Congratulations are in order to Emma Hughes, of John Day, for winning the 2013 Oregon Second Congressional District Art Competition. The nationwide competition is open each year to high school students across the country. Emma’s artwork (below), entitled Starry Eyed, will be displayed in the U.S. Capitol for one year.
Congratulations also to the runners up, Hannah Pereira and Lindsey Weymouth of John Day and Sadie Heron of Redmond. Their artwork will hang in my offices in La Grande and Bend. The contest opens up each year in the spring, so if you or someone you know might be interested, be sure to keep an eye on my art competition page for more details.
That’s all for now. Have a great week.
Sending a message to the EPA
Sending a message to the EPA
Last week, EPA Region 10 Administrator Dennis McLerran, visited my Capitol office. I took the opportunity to present him with a letter conveying concerns I’ve heard from around Oregon’s Second District about his agency’s actions. In my 23 town hall meetings this year, I’ve heard from countless Oregonians who are very concerned about the harmful red tape coming out of the EPA. A common theme I have heard is that there needs to be a much better balance between sustaining and growing our economy and creating jobs and protecting our environment. Too often, common sense is left out of the process.
I detailed a number of concerns I’ve heard, which include:
- Increased regulation of biomass (“Boiler MACT” rule).
- Red tape that could destroy community jobs at a cement plant in Baker County (“Cement MACT” rule).
- Additional burdensome agricultural pesticide regulations that will negatively impact Oregon’s farmers, ranchers, and foresters.
- Reckless release of personal information by the agency to outside interest groups that jeopardizes food security.
I asked for a reply on these issues, and copied the head of the EPA to make sure the concerns of Oregonians reach the highest levels of the agency. For a copy of the letter, please click here.
Meeting with talented young people last week
I am consistently impressed by the talent and success of students from around Oregon’s Second Congressional District. Last week, I had the chance to sit down with Andrew Miles and his mother Rebecca from Lake County. Andrew started a company that bales hay for local farmers in Christmas Valley. With the money he has earned through his baling business, Andrew has purchased 125 acres of farmland to start his own alfalfa farm.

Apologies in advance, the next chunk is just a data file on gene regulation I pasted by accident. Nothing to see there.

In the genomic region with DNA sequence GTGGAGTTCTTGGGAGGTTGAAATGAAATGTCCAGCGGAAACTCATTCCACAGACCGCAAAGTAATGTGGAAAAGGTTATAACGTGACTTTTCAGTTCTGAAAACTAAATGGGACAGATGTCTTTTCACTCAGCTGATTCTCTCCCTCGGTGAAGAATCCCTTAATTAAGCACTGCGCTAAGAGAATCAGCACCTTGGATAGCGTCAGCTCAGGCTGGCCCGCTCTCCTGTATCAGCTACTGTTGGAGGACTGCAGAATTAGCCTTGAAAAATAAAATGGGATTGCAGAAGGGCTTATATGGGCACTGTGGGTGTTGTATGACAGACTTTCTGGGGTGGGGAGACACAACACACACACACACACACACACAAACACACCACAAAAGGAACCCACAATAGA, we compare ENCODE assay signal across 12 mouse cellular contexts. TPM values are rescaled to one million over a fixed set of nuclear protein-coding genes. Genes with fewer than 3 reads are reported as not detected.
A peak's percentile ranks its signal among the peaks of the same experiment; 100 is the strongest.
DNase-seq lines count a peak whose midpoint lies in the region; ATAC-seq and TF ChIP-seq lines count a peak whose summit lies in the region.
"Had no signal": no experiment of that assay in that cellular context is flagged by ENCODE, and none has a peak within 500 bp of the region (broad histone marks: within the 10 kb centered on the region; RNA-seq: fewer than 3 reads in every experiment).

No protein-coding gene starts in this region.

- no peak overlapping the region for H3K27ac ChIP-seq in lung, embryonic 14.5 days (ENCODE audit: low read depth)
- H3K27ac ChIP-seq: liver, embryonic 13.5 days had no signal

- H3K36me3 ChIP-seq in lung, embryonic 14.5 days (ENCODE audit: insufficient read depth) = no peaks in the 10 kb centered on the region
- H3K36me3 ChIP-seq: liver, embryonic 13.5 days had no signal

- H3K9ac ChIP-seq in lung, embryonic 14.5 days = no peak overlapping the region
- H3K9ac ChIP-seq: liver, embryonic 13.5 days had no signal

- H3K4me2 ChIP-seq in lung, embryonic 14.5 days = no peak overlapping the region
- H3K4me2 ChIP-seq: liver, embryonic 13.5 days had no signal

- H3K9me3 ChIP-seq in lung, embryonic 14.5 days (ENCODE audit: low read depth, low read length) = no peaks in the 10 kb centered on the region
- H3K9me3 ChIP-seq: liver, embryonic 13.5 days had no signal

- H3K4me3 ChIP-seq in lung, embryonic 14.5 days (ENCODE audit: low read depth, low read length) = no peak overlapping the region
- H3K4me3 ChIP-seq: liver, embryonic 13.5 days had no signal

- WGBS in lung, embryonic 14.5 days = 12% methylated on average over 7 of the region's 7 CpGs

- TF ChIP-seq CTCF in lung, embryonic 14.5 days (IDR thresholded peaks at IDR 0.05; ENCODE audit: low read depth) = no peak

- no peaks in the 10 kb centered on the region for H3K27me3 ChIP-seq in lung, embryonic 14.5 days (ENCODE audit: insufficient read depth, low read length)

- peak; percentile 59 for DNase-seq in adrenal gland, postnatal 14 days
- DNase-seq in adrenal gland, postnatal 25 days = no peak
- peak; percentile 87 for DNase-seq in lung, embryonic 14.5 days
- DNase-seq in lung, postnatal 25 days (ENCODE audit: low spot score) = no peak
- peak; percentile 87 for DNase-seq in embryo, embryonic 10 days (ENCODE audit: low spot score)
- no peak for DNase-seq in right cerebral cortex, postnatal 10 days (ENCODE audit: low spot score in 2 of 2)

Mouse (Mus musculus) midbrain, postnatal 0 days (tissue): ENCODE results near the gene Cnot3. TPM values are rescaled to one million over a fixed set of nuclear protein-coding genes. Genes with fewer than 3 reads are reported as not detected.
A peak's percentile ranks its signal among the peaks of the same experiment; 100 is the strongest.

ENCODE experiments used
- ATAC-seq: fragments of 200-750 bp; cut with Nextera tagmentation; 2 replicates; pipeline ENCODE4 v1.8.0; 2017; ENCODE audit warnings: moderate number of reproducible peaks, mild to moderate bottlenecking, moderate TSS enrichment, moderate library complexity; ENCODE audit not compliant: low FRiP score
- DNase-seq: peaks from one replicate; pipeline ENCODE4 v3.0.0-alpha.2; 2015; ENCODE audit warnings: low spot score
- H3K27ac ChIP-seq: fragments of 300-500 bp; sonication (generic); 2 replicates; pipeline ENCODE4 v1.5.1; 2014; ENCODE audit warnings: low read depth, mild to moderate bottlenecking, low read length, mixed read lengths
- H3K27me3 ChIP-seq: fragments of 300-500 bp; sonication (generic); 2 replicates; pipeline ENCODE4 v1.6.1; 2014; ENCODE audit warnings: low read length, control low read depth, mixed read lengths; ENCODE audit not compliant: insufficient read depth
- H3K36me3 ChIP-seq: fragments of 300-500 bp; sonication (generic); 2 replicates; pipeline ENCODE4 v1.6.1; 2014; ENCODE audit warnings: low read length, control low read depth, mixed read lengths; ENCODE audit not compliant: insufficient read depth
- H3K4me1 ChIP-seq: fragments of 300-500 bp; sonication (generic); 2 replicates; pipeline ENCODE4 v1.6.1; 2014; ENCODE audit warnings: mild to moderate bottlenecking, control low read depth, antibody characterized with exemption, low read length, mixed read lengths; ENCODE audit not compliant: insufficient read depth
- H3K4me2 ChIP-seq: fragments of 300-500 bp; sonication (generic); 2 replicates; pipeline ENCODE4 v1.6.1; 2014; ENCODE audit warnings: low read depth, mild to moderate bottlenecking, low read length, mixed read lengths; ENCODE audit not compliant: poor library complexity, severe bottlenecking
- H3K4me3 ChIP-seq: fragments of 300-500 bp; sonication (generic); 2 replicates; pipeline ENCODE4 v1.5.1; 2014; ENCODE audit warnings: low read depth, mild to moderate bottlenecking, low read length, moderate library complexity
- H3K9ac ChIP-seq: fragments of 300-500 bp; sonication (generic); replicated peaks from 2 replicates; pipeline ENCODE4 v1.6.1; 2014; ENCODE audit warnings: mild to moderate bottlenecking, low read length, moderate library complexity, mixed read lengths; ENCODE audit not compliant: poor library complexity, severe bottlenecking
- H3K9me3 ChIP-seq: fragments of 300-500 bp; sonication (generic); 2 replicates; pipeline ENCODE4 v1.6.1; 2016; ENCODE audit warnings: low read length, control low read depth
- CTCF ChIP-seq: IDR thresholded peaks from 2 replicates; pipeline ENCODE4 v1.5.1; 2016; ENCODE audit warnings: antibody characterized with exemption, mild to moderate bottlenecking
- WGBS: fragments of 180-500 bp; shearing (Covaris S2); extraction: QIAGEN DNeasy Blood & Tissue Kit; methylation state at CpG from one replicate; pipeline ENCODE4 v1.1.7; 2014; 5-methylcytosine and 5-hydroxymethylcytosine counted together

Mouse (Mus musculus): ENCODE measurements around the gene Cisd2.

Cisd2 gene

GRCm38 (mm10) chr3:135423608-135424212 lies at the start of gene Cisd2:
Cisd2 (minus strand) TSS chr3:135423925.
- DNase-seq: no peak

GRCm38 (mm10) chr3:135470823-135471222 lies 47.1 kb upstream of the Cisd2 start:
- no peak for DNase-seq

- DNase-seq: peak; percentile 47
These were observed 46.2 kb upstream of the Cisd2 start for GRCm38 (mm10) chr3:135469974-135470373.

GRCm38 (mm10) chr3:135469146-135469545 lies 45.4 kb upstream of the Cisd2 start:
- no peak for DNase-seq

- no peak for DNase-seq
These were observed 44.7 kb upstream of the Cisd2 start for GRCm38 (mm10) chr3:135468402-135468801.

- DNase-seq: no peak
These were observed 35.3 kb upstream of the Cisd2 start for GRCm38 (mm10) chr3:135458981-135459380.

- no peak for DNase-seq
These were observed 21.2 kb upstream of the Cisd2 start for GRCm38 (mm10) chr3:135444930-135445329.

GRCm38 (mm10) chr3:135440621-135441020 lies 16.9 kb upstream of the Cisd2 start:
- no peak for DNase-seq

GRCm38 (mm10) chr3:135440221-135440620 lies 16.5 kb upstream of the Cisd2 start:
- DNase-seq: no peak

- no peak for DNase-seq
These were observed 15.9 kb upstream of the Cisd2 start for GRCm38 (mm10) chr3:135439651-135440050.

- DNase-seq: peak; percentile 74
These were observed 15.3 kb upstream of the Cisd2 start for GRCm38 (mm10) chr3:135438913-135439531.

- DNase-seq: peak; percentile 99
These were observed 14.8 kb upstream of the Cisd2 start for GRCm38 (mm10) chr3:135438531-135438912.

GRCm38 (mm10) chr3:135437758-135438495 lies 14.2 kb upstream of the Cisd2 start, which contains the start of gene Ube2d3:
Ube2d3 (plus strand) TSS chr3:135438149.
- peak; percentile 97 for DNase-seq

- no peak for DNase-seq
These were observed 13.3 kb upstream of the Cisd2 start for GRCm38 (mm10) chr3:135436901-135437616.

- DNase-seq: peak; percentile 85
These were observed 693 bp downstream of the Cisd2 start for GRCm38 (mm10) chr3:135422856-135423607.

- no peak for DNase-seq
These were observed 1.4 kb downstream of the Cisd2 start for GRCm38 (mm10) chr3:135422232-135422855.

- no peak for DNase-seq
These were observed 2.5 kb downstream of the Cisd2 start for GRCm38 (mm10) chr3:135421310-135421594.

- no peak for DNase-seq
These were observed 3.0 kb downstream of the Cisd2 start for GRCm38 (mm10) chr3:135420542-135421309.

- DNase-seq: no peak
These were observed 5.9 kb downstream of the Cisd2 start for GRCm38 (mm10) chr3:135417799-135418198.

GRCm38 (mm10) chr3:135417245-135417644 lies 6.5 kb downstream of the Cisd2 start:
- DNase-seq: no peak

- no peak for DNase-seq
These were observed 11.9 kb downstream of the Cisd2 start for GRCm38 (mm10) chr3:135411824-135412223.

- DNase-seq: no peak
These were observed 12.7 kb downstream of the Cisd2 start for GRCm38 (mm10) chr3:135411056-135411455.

Andrew was one of five national finalists for the National Federation of Independent Businesses (NFIB) Young Entrepreneur Scholarship. Having been a small business owner in Oregon since 1986, I'm proud of Andrew’s accomplishments as a young entrepreneur and look forward to what he will accomplish while attending OSU and beyond. This kid’s going places!
I also welcomed students from Helix School attending the National History Day competition. Juniors Jarred Cope and William Hood won an award for their documentary about the Doolittle Raid in Tokyo in World War II. Sophomores Morgan Warner and Alexis Keene won an award for their documentary focusing on the 1963 March on Washington for civil rights. Junior Ana Goodwin won an award for her documentary on the killing of missionary Marcus Whitman. Congratulations to all of them!
I also met with school groups from Ontario High School and Joseph Charter School last week. Traveling to Washington, D.C., whether as part of a school group or on your own, is a great way to show students American democracy up close. If you’re planning a visit, I can help arrange tours and secure tickets to popular attractions. For more information, visit my website here.
This week, a number of Oregonians are in town including Linda Sindt, a retired Air Force Colonel from Medford who is here with the Pancreatic Cancer Action Network. Then on Thursday night, I’ll fly to Boise and drive to Nyssa for a tour Friday of Snake River Produce and a meeting with onion growers there.
Then it’s on to Baker City for the 100thanniversary celebration of the Oregon Cattlemen’s Association. I’m honored to be a part of congratulating them for their century-long commitment to producing the highest quality livestock, responsibly managing natural resources, and being the voice of Oregon’s livestock community.
Doing more with less in the U.S. House
In 2010, as the new majority took control of the U.S. House of Representatives, I organized a team of lawmakers to look at every aspect of how the House operates, and make recommendations for reform. A key recommendation of this transition team was to reduce the operating budgets of House committees, leadership offices, and individual member offices. We made a promise to reduce spending, and it was only right for the House to lead by example.
The very first measure passed by the new Congress in January 2011 cut the operating budget of the House by five percent, saving taxpayers an estimated $35 million in the first year alone.
In the three years since our team made those recommendations, we are on track save taxpayers more than $400 million in House operations by the end of this fiscal year. I’m proud to have led this effort to save taxpayers and keep our promise to the American people.